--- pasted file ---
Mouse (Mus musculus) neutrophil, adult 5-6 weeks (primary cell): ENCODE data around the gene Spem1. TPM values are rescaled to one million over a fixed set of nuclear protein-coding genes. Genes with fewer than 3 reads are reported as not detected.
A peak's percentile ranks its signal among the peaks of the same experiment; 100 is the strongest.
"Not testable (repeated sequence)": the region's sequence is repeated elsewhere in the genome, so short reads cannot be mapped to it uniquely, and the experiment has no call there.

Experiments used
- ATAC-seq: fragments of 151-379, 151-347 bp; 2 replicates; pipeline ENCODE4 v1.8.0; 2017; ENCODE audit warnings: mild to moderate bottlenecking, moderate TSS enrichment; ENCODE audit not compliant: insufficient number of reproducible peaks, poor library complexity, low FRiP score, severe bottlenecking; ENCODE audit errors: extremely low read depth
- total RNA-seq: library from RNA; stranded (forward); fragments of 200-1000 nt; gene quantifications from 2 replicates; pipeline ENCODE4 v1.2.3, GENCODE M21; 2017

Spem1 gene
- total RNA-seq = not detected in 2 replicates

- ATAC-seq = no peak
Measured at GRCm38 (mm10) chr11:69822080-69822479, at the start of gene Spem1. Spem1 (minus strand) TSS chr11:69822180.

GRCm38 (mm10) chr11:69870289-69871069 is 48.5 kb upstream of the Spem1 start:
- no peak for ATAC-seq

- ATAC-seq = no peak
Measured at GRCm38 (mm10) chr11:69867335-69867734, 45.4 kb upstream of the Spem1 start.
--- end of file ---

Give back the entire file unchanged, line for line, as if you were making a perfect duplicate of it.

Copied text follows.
Mouse (Mus musculus) neutrophil, adult 5-6 weeks (primary cell): ENCODE data around the gene Spem1. TPM values are rescaled to one million over a fixed set of nuclear protein-coding genes. Genes with fewer than 3 reads are reported as not detected.
A peak's percentile ranks its signal among the peaks of the same experiment; 100 is the strongest.
"Not testable (repeated sequence)": the region's sequence is repeated elsewhere in the genome, so short reads cannot be mapped to it uniquely, and the experiment has no call there.

Experiments used
- ATAC-seq: fragments of 151-379, 151-347 bp; 2 replicates; pipeline ENCODE4 v1.8.0; 2017; ENCODE audit warnings: mild to moderate bottlenecking, moderate TSS enrichment; ENCODE audit not compliant: insufficient number of reproducible peaks, poor library complexity, low FRiP score, severe bottlenecking; ENCODE audit errors: extremely low read depth
- total RNA-seq: library from RNA; stranded (forward); fragments of 200-1000 nt; gene quantifications from 2 replicates; pipeline ENCODE4 v1.2.3, GENCODE M21; 2017

Spem1 gene
- total RNA-seq = not detected in 2 replicates

- ATAC-seq = no peak
Measured at GRCm38 (mm10) chr11:69822080-69822479, at the start of gene Spem1. Spem1 (minus strand) TSS chr11:69822180.

GRCm38 (mm10) chr11:69870289-69871069 is 48.5 kb upstream of the Spem1 start:
- no peak for ATAC-seq

- ATAC-seq = no peak
Measured at GRCm38 (mm10) chr11:69867335-69867734, 45.4 kb upstream of the Spem1 start.